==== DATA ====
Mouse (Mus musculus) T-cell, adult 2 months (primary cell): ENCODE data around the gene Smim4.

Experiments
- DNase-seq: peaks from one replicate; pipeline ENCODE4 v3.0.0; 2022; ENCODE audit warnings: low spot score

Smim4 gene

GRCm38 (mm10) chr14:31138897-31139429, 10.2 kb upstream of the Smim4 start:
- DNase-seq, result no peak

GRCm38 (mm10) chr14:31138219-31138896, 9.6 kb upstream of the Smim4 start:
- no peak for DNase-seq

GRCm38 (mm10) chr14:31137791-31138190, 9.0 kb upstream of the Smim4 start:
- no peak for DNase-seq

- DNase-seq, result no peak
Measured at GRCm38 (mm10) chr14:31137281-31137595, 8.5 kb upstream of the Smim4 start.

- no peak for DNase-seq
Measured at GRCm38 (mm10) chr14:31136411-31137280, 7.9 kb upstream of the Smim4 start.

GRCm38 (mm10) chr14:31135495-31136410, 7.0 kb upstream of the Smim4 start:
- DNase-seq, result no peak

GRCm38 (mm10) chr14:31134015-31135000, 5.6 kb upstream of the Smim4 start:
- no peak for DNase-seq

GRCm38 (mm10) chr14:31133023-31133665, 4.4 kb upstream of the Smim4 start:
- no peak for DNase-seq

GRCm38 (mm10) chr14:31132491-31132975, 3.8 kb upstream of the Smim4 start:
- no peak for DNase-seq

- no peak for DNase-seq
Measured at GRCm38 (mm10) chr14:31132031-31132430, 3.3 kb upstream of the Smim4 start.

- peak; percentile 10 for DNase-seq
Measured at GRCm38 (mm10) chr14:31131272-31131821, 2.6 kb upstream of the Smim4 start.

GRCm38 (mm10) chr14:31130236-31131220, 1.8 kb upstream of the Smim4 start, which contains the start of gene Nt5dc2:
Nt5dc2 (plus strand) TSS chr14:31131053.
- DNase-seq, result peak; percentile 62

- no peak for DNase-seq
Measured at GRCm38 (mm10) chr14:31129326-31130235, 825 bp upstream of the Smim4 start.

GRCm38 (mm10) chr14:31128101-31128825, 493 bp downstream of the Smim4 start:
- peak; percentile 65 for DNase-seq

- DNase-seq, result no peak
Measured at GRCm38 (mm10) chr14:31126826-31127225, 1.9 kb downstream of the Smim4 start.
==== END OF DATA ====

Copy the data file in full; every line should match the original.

Mouse (Mus musculus) T-cell, adult 2 months (primary cell): ENCODE data around the gene Smim4.

Experiments
- DNase-seq: peaks from one replicate; pipeline ENCODE4 v3.0.0; 2022; ENCODE audit warnings: low spot score

Smim4 gene

GRCm38 (mm10) chr14:31138897-31139429, 10.2 kb upstream of the Smim4 start:
- DNase-seq, result no peak

GRCm38 (mm10) chr14:31138219-31138896, 9.6 kb upstream of the Smim4 start:
- no peak for DNase-seq

GRCm38 (mm10) chr14:31137791-31138190, 9.0 kb upstream of the Smim4 start:
- no peak for DNase-seq

- DNase-seq, result no peak
Measured at GRCm38 (mm10) chr14:31137281-31137595, 8.5 kb upstream of the Smim4 start.

- no peak for DNase-seq
Measured at GRCm38 (mm10) chr14:31136411-31137280, 7.9 kb upstream of the Smim4 start.

GRCm38 (mm10) chr14:31135495-31136410, 7.0 kb upstream of the Smim4 start:
- DNase-seq, result no peak

GRCm38 (mm10) chr14:31134015-31135000, 5.6 kb upstream of the Smim4 start:
- no peak for DNase-seq

GRCm38 (mm10) chr14:31133023-31133665, 4.4 kb upstream of the Smim4 start:
- no peak for DNase-seq

GRCm38 (mm10) chr14:31132491-31132975, 3.8 kb upstream of the Smim4 start:
- no peak for DNase-seq

- no peak for DNase-seq
Measured at GRCm38 (mm10) chr14:31132031-31132430, 3.3 kb upstream of the Smim4 start.

- peak; percentile 10 for DNase-seq
Measured at GRCm38 (mm10) chr14:31131272-31131821, 2.6 kb upstream of the Smim4 start.

GRCm38 (mm10) chr14:31130236-31131220, 1.8 kb upstream of the Smim4 start, which contains the start of gene Nt5dc2:
Nt5dc2 (plus strand) TSS chr14:31131053.
- DNase-seq, result peak; percentile 62

- no peak for DNase-seq
Measured at GRCm38 (mm10) chr14:31129326-31130235, 825 bp upstream of the Smim4 start.

GRCm38 (mm10) chr14:31128101-31128825, 493 bp downstream of the Smim4 start:
- peak; percentile 65 for DNase-seq

- DNase-seq, result no peak
Measured at GRCm38 (mm10) chr14:31126826-31127225, 1.9 kb downstream of the Smim4 start.